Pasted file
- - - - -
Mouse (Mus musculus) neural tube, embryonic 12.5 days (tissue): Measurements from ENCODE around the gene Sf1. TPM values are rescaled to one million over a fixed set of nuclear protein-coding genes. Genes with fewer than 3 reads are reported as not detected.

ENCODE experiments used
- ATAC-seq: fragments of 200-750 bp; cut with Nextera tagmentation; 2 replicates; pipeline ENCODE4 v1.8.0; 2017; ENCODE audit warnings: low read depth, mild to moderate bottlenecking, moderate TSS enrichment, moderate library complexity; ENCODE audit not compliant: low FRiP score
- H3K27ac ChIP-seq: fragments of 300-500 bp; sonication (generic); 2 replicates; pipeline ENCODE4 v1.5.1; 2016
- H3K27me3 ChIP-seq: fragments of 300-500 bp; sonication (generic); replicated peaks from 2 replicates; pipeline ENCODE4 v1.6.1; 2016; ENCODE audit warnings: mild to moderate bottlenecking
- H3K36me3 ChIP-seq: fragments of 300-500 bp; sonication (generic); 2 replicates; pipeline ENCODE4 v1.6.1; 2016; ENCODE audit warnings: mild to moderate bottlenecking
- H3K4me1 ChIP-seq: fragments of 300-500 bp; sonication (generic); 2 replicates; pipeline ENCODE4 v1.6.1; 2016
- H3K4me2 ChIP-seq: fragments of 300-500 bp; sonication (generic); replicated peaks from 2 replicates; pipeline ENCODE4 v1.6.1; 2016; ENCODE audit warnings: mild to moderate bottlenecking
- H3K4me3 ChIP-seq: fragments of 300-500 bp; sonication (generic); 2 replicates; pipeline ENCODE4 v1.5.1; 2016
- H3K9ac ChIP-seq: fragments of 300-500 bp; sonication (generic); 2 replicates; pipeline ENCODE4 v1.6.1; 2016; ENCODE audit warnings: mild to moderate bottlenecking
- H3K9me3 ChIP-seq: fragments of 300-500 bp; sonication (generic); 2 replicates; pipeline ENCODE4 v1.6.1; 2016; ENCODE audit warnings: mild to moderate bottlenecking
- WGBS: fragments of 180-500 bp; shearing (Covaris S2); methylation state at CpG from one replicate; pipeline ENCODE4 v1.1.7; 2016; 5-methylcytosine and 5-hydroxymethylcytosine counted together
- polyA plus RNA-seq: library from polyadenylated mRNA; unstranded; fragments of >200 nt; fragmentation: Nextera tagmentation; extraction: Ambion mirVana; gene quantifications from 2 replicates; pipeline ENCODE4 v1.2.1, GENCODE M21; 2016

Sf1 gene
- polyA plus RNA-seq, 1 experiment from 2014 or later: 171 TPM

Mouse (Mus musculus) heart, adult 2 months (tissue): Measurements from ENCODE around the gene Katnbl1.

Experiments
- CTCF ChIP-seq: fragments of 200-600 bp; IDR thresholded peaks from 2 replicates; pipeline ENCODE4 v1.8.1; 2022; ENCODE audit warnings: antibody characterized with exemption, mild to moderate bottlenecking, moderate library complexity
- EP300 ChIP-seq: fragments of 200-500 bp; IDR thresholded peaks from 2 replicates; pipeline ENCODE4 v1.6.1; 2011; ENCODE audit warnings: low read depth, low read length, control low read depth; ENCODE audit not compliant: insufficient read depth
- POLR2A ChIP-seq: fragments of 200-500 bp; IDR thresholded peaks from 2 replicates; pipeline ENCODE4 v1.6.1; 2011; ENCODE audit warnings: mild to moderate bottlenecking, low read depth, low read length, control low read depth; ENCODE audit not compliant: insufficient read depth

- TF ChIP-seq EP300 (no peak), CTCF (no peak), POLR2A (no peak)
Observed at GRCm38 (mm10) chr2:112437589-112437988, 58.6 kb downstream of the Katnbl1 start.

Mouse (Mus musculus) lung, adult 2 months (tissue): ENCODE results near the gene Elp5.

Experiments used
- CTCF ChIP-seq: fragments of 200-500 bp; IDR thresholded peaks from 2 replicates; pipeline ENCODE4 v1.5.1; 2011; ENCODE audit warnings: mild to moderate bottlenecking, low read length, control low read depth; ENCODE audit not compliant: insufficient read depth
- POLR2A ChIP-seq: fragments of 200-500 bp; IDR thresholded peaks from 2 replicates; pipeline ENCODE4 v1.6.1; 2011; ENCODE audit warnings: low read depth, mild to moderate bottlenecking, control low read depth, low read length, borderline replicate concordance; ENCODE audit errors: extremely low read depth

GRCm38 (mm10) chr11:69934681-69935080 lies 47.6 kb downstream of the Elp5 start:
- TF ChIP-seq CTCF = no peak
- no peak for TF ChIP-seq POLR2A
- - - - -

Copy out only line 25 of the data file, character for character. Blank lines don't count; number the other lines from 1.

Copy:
- CTCF ChIP-seq: fragments of 200-500 bp; IDR thresholded peaks from 2 replicates; pipeline ENCODE4 v1.5.1; 2011; ENCODE audit warnings: mild to moderate bottlenecking, low read length, control low read depth; ENCODE audit not compliant: insufficient read depth